FOLEY, Ala. (WKRG) — Roxanne Aust got a phone call from a frantic teenage boy claiming to be her son. “He was upset, he was crying he said Mom I’ve been in a wreck.”
That began a 20-minute conversation between a panicked mother, a fake lawyer and a fake bail bondsman. “They are setting his bail at $120,000, felony DUI and you will need to pay 12% of that to get him out today and here is the number for the bail bondsman and he will tell you what to do next.”
She dials the bondsman’s 1-800 number. “So you will have to take your lawyer cash money, $12,000 cash and he will pay through the computer to me,” she was told.
The urgency and the red flags were all there, “I said well, where is he? No one has told me where he is and he said he is in Mobile, I said Mobile? Yes, Mobile.”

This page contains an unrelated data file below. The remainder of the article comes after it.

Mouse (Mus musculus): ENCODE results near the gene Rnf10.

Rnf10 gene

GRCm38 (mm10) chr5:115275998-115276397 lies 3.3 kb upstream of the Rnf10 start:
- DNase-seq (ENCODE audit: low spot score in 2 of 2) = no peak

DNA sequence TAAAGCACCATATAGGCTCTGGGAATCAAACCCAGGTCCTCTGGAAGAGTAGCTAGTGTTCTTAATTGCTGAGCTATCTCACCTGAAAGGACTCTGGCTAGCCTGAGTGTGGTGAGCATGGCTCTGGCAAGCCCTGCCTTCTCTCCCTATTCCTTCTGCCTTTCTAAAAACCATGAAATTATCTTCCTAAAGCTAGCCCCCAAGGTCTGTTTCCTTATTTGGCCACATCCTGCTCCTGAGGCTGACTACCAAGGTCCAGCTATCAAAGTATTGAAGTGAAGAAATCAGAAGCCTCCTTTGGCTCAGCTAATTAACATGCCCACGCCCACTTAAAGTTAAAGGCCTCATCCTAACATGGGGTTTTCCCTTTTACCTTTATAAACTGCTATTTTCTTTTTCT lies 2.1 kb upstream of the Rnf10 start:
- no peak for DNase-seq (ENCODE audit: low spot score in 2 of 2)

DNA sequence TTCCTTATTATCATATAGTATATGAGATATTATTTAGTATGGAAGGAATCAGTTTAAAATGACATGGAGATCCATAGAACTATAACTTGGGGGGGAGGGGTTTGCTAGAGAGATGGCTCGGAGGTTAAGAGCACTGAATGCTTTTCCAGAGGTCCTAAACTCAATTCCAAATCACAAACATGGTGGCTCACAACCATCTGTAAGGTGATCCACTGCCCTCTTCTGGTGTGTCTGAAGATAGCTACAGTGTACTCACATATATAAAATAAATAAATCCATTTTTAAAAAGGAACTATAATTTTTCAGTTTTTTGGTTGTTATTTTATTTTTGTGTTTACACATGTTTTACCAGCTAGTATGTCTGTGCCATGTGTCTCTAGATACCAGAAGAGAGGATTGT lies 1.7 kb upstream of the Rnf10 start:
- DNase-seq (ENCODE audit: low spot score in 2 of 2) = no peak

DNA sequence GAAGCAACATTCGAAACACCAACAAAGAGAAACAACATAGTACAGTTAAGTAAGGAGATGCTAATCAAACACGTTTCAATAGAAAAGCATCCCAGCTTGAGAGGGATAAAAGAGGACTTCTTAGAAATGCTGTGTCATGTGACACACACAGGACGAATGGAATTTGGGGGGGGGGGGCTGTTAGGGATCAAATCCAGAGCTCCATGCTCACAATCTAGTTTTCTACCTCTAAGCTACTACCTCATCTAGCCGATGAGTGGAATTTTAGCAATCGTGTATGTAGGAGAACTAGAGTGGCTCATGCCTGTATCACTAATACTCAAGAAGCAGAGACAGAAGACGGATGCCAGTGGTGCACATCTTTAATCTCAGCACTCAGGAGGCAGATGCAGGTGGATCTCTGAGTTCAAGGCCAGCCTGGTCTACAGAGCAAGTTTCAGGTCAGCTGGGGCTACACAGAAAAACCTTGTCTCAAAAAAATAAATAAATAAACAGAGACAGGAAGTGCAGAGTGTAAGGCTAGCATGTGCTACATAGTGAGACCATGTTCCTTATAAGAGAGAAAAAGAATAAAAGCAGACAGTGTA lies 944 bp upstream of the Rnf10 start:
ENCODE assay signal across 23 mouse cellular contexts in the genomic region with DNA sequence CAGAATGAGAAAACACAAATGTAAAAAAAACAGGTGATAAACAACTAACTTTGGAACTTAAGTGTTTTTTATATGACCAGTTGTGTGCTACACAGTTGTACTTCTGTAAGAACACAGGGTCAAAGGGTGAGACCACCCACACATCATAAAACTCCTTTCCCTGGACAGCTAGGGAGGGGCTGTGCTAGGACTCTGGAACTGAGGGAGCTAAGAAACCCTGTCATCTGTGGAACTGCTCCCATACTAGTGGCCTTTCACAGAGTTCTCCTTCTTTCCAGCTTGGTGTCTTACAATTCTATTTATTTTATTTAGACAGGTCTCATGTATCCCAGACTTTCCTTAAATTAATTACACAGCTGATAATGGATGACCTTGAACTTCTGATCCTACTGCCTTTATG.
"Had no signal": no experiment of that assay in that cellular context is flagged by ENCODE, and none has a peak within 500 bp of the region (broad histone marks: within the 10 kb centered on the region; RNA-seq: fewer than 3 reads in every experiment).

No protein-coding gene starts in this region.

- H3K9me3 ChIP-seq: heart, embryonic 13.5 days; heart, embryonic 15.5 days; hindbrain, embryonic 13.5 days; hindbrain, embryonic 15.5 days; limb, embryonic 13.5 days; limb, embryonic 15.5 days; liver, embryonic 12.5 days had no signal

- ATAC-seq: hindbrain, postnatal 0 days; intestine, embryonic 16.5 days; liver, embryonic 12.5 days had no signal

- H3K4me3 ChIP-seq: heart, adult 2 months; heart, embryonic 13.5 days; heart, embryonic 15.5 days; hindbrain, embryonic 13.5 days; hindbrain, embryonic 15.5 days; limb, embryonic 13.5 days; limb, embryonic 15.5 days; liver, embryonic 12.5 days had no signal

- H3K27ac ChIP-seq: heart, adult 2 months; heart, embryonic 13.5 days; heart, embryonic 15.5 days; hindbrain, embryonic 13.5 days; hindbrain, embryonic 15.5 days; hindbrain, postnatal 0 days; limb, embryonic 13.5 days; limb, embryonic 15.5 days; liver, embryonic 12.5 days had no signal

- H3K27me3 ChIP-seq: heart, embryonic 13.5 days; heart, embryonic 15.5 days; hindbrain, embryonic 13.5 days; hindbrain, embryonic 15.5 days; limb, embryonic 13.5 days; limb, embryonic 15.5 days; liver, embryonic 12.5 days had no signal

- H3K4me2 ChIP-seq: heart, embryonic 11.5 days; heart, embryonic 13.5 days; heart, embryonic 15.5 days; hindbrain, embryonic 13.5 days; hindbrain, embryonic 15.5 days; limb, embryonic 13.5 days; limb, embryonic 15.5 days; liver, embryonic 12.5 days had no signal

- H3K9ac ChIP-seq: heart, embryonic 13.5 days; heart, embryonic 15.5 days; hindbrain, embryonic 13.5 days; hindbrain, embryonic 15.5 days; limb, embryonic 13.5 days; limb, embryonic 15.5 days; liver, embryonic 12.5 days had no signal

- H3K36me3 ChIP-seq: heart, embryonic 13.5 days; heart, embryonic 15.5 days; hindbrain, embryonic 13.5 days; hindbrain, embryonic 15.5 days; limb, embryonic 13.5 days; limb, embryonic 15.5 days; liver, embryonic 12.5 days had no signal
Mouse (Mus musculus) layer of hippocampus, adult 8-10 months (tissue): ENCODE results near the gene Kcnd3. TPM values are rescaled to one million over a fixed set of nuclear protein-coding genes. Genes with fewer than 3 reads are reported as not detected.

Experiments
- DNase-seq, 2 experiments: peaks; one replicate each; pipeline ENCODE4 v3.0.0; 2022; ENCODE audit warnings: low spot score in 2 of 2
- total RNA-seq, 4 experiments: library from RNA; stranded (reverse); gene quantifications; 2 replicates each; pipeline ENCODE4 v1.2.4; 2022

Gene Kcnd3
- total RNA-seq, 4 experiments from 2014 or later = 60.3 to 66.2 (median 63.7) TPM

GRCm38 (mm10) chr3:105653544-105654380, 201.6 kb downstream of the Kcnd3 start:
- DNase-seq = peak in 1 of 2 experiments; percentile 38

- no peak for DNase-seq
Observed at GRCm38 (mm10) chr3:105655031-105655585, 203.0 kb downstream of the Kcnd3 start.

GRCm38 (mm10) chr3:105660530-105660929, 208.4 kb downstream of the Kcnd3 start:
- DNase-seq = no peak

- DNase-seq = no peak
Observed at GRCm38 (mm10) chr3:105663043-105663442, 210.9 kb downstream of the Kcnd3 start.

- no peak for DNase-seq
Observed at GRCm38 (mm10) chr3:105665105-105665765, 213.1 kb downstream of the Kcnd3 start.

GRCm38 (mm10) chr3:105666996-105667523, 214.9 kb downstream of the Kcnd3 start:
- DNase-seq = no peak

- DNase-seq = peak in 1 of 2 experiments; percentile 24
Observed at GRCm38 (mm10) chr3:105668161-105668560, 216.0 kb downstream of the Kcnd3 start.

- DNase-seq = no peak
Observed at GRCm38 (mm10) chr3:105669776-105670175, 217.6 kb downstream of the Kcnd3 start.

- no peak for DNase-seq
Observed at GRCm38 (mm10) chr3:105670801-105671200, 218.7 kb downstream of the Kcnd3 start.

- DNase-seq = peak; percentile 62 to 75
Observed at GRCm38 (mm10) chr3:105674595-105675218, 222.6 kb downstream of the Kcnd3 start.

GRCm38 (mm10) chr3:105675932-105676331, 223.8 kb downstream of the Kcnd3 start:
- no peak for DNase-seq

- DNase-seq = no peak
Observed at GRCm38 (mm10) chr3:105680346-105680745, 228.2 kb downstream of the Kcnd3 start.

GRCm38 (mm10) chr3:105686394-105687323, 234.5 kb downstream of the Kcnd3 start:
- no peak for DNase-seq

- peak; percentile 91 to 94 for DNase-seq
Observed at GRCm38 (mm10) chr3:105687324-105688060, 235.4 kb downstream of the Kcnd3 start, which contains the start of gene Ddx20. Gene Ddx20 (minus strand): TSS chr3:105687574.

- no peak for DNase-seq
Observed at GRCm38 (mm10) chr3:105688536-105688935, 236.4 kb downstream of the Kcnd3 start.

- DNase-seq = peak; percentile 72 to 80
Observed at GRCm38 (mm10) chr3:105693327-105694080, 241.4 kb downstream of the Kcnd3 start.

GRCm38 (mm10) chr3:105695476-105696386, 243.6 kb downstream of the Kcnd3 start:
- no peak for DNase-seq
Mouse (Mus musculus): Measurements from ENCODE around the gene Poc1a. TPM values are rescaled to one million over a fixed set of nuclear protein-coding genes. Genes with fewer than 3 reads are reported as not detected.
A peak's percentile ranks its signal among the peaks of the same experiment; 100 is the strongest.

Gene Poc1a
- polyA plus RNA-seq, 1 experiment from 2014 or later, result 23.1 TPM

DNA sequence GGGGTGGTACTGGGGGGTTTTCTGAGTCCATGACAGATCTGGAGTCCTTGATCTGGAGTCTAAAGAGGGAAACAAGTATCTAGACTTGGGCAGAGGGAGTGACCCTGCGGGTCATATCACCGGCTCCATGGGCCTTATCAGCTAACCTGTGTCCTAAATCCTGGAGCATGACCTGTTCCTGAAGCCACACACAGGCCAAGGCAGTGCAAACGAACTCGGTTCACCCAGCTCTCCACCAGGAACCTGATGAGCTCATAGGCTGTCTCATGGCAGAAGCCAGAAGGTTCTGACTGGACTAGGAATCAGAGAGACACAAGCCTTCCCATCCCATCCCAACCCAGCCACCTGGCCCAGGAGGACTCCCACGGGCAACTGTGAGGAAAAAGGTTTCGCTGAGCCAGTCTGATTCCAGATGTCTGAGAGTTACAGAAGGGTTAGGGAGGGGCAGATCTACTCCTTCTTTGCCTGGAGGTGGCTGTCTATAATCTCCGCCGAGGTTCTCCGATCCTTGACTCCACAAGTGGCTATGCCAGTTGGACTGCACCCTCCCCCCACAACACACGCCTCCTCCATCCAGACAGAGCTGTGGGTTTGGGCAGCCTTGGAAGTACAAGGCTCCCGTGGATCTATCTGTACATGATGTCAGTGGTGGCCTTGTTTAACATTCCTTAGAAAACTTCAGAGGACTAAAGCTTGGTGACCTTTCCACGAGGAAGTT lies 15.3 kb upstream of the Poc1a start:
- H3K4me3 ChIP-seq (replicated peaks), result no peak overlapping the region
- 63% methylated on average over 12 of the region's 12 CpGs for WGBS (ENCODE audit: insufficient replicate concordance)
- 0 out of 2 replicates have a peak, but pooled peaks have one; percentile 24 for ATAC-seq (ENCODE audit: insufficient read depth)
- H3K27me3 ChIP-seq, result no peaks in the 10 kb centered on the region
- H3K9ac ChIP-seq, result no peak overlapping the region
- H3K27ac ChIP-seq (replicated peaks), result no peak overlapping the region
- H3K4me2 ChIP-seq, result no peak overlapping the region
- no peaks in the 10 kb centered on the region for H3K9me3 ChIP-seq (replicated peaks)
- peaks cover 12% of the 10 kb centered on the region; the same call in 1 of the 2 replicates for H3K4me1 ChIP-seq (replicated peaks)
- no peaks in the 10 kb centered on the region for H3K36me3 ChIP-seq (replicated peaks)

Aust couldn’t help thinking how all of this was so out of character for her son and then it started to sink in, “Just let me call him,” she told co-workers. “And I called him and he said hey, what’s going on?” The attorney on another line quickly hung up. She called his number and it was out of service.
Variations of this scam have been used all across the country. Thousands of dollars were lost but not in this case. Aust wants her experience to serve as a warning to others. “It’s scary how they can be so convincing to call and they knew exactly what to say to get me away from all the red flags that were coming up, to not even care about that,” said Aust.
How they got her number, and why she was targeted is still a mystery but experts said anytime you put identifying information online it can make you a target too.